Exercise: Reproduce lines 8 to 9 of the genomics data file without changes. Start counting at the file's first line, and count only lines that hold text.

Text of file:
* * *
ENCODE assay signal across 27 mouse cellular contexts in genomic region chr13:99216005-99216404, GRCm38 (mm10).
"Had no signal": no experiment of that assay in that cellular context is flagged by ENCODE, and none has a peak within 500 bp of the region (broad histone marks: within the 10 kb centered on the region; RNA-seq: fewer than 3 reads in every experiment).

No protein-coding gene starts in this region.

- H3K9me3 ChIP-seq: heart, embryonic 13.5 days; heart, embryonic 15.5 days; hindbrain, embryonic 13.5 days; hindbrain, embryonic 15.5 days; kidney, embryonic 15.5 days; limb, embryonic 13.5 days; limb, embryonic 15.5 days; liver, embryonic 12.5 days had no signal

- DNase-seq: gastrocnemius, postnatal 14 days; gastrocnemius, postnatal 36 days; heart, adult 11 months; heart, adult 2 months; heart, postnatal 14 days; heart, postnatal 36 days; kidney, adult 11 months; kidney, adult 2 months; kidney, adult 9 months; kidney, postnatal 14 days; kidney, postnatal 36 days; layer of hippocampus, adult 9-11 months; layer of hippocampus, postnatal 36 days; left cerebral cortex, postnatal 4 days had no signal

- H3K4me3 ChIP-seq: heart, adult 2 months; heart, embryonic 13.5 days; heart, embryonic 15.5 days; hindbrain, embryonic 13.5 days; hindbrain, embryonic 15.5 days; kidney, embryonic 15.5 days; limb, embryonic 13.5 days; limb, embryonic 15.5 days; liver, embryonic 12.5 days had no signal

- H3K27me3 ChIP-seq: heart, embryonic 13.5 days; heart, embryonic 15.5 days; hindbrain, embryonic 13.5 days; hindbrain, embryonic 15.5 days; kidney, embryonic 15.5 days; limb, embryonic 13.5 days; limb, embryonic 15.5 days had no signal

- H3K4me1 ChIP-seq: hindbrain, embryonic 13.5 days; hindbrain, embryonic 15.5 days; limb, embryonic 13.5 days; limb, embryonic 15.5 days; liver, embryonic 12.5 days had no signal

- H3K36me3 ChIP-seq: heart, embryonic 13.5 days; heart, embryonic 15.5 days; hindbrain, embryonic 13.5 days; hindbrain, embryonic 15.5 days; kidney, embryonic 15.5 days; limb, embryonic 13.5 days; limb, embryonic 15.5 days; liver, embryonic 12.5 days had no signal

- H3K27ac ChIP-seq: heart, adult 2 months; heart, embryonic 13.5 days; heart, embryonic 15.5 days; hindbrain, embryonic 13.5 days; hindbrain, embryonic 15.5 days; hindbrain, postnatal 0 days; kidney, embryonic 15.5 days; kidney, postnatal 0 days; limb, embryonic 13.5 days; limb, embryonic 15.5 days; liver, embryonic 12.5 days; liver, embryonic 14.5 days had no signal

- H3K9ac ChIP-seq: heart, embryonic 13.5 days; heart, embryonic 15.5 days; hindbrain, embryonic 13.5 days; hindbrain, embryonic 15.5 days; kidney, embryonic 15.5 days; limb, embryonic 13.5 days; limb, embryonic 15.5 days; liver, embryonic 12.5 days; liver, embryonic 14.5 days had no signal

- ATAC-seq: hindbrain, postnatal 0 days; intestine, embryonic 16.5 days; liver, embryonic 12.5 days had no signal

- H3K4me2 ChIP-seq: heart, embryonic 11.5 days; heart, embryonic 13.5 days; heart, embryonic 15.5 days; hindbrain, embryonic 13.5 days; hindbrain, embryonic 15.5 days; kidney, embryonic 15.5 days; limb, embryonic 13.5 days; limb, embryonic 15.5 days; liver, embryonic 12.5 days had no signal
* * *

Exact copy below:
- H3K4me1 ChIP-seq: hindbrain, embryonic 13.5 days; hindbrain, embryonic 15.5 days; limb, embryonic 13.5 days; limb, embryonic 15.5 days; liver, embryonic 12.5 days had no signal

- H3K36me3 ChIP-seq: heart, embryonic 13.5 days; heart, embryonic 15.5 days; hindbrain, embryonic 13.5 days; hindbrain, embryonic 15.5 days; kidney, embryonic 15.5 days; limb, embryonic 13.5 days; limb, embryonic 15.5 days; liver, embryonic 12.5 days had no signal